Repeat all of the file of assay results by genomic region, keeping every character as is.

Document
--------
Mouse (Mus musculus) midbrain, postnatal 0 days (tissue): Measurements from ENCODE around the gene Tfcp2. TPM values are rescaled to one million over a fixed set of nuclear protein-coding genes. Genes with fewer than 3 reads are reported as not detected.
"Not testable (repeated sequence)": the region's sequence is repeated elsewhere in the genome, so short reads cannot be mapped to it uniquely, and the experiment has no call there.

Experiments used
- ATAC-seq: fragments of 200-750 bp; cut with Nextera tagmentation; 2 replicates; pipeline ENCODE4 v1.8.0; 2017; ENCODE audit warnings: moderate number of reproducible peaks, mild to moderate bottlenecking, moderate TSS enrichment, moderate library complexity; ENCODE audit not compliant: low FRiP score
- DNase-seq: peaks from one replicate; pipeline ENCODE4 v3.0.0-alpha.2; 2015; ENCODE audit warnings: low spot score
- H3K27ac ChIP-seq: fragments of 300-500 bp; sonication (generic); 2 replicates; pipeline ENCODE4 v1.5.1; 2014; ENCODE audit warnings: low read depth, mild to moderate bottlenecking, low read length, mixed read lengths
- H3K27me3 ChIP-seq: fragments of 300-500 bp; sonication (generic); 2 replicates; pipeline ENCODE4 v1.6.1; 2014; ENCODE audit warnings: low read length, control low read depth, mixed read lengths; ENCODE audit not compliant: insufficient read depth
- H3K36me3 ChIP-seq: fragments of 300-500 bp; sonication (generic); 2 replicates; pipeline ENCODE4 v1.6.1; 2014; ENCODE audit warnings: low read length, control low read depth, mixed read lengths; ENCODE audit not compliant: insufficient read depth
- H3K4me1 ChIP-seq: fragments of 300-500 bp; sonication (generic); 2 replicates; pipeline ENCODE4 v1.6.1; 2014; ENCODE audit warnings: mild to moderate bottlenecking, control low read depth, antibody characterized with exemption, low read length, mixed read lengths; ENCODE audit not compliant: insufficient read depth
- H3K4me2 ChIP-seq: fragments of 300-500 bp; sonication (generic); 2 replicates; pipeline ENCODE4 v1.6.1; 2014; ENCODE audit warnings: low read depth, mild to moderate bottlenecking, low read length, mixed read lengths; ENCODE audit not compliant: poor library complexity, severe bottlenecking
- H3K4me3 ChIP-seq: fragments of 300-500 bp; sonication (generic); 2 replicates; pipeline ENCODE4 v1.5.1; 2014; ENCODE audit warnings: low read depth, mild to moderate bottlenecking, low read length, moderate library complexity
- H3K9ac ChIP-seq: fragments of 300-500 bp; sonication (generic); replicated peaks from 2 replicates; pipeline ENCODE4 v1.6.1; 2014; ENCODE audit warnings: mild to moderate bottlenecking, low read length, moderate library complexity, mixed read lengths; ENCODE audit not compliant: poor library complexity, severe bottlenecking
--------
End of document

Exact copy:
Mouse (Mus musculus) midbrain, postnatal 0 days (tissue): Measurements from ENCODE around the gene Tfcp2. TPM values are rescaled to one million over a fixed set of nuclear protein-coding genes. Genes with fewer than 3 reads are reported as not detected.
"Not testable (repeated sequence)": the region's sequence is repeated elsewhere in the genome, so short reads cannot be mapped to it uniquely, and the experiment has no call there.

Experiments used
- ATAC-seq: fragments of 200-750 bp; cut with Nextera tagmentation; 2 replicates; pipeline ENCODE4 v1.8.0; 2017; ENCODE audit warnings: moderate number of reproducible peaks, mild to moderate bottlenecking, moderate TSS enrichment, moderate library complexity; ENCODE audit not compliant: low FRiP score
- DNase-seq: peaks from one replicate; pipeline ENCODE4 v3.0.0-alpha.2; 2015; ENCODE audit warnings: low spot score
- H3K27ac ChIP-seq: fragments of 300-500 bp; sonication (generic); 2 replicates; pipeline ENCODE4 v1.5.1; 2014; ENCODE audit warnings: low read depth, mild to moderate bottlenecking, low read length, mixed read lengths
- H3K27me3 ChIP-seq: fragments of 300-500 bp; sonication (generic); 2 replicates; pipeline ENCODE4 v1.6.1; 2014; ENCODE audit warnings: low read length, control low read depth, mixed read lengths; ENCODE audit not compliant: insufficient read depth
- H3K36me3 ChIP-seq: fragments of 300-500 bp; sonication (generic); 2 replicates; pipeline ENCODE4 v1.6.1; 2014; ENCODE audit warnings: low read length, control low read depth, mixed read lengths; ENCODE audit not compliant: insufficient read depth
- H3K4me1 ChIP-seq: fragments of 300-500 bp; sonication (generic); 2 replicates; pipeline ENCODE4 v1.6.1; 2014; ENCODE audit warnings: mild to moderate bottlenecking, control low read depth, antibody characterized with exemption, low read length, mixed read lengths; ENCODE audit not compliant: insufficient read depth
- H3K4me2 ChIP-seq: fragments of 300-500 bp; sonication (generic); 2 replicates; pipeline ENCODE4 v1.6.1; 2014; ENCODE audit warnings: low read depth, mild to moderate bottlenecking, low read length, mixed read lengths; ENCODE audit not compliant: poor library complexity, severe bottlenecking
- H3K4me3 ChIP-seq: fragments of 300-500 bp; sonication (generic); 2 replicates; pipeline ENCODE4 v1.5.1; 2014; ENCODE audit warnings: low read depth, mild to moderate bottlenecking, low read length, moderate library complexity
- H3K9ac ChIP-seq: fragments of 300-500 bp; sonication (generic); replicated peaks from 2 replicates; pipeline ENCODE4 v1.6.1; 2014; ENCODE audit warnings: mild to moderate bottlenecking, low read length, moderate library complexity, mixed read lengths; ENCODE audit not compliant: poor library complexity, severe bottlenecking